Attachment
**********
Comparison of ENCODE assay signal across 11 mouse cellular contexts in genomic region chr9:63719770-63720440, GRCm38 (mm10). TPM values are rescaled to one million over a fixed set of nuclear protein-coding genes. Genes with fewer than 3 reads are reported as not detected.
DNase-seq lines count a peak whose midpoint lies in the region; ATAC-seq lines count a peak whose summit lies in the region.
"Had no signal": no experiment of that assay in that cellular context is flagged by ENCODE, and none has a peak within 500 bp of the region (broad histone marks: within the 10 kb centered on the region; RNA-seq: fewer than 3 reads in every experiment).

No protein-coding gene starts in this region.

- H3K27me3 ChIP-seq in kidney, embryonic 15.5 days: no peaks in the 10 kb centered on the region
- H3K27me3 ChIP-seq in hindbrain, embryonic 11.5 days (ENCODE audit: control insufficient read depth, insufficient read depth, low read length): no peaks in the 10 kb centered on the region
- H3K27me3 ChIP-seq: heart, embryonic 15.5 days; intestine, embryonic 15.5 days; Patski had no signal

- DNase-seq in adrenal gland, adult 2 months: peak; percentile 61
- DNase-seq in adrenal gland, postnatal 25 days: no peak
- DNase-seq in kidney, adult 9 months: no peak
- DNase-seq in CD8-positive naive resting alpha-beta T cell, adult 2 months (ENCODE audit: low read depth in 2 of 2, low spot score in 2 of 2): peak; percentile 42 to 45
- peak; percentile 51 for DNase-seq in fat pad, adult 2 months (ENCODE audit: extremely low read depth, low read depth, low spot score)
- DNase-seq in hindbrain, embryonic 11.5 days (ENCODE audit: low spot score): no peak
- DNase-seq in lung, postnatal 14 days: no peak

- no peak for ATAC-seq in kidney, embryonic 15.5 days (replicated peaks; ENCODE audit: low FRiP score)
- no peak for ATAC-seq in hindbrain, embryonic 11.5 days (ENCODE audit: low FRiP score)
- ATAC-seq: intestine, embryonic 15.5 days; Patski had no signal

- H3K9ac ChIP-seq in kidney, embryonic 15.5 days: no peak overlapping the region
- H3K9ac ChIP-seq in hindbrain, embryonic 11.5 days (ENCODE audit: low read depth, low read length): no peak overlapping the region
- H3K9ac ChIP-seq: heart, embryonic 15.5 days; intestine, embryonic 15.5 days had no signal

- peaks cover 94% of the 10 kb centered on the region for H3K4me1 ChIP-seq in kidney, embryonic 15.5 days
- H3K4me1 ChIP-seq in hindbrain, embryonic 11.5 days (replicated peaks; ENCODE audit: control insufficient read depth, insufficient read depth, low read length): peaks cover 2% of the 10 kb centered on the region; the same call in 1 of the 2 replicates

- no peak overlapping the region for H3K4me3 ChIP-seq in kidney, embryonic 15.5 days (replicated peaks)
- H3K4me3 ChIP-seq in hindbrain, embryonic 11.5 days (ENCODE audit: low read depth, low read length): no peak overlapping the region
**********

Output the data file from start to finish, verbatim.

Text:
Comparison of ENCODE assay signal across 11 mouse cellular contexts in genomic region chr9:63719770-63720440, GRCm38 (mm10). TPM values are rescaled to one million over a fixed set of nuclear protein-coding genes. Genes with fewer than 3 reads are reported as not detected.
DNase-seq lines count a peak whose midpoint lies in the region; ATAC-seq lines count a peak whose summit lies in the region.
"Had no signal": no experiment of that assay in that cellular context is flagged by ENCODE, and none has a peak within 500 bp of the region (broad histone marks: within the 10 kb centered on the region; RNA-seq: fewer than 3 reads in every experiment).

No protein-coding gene starts in this region.

- H3K27me3 ChIP-seq in kidney, embryonic 15.5 days: no peaks in the 10 kb centered on the region
- H3K27me3 ChIP-seq in hindbrain, embryonic 11.5 days (ENCODE audit: control insufficient read depth, insufficient read depth, low read length): no peaks in the 10 kb centered on the region
- H3K27me3 ChIP-seq: heart, embryonic 15.5 days; intestine, embryonic 15.5 days; Patski had no signal

- DNase-seq in adrenal gland, adult 2 months: peak; percentile 61
- DNase-seq in adrenal gland, postnatal 25 days: no peak
- DNase-seq in kidney, adult 9 months: no peak
- DNase-seq in CD8-positive naive resting alpha-beta T cell, adult 2 months (ENCODE audit: low read depth in 2 of 2, low spot score in 2 of 2): peak; percentile 42 to 45
- peak; percentile 51 for DNase-seq in fat pad, adult 2 months (ENCODE audit: extremely low read depth, low read depth, low spot score)
- DNase-seq in hindbrain, embryonic 11.5 days (ENCODE audit: low spot score): no peak
- DNase-seq in lung, postnatal 14 days: no peak

- no peak for ATAC-seq in kidney, embryonic 15.5 days (replicated peaks; ENCODE audit: low FRiP score)
- no peak for ATAC-seq in hindbrain, embryonic 11.5 days (ENCODE audit: low FRiP score)
- ATAC-seq: intestine, embryonic 15.5 days; Patski had no signal

- H3K9ac ChIP-seq in kidney, embryonic 15.5 days: no peak overlapping the region
- H3K9ac ChIP-seq in hindbrain, embryonic 11.5 days (ENCODE audit: low read depth, low read length): no peak overlapping the region
- H3K9ac ChIP-seq: heart, embryonic 15.5 days; intestine, embryonic 15.5 days had no signal

- peaks cover 94% of the 10 kb centered on the region for H3K4me1 ChIP-seq in kidney, embryonic 15.5 days
- H3K4me1 ChIP-seq in hindbrain, embryonic 11.5 days (replicated peaks; ENCODE audit: control insufficient read depth, insufficient read depth, low read length): peaks cover 2% of the 10 kb centered on the region; the same call in 1 of the 2 replicates

- no peak overlapping the region for H3K4me3 ChIP-seq in kidney, embryonic 15.5 days (replicated peaks)
- H3K4me3 ChIP-seq in hindbrain, embryonic 11.5 days (ENCODE audit: low read depth, low read length): no peak overlapping the region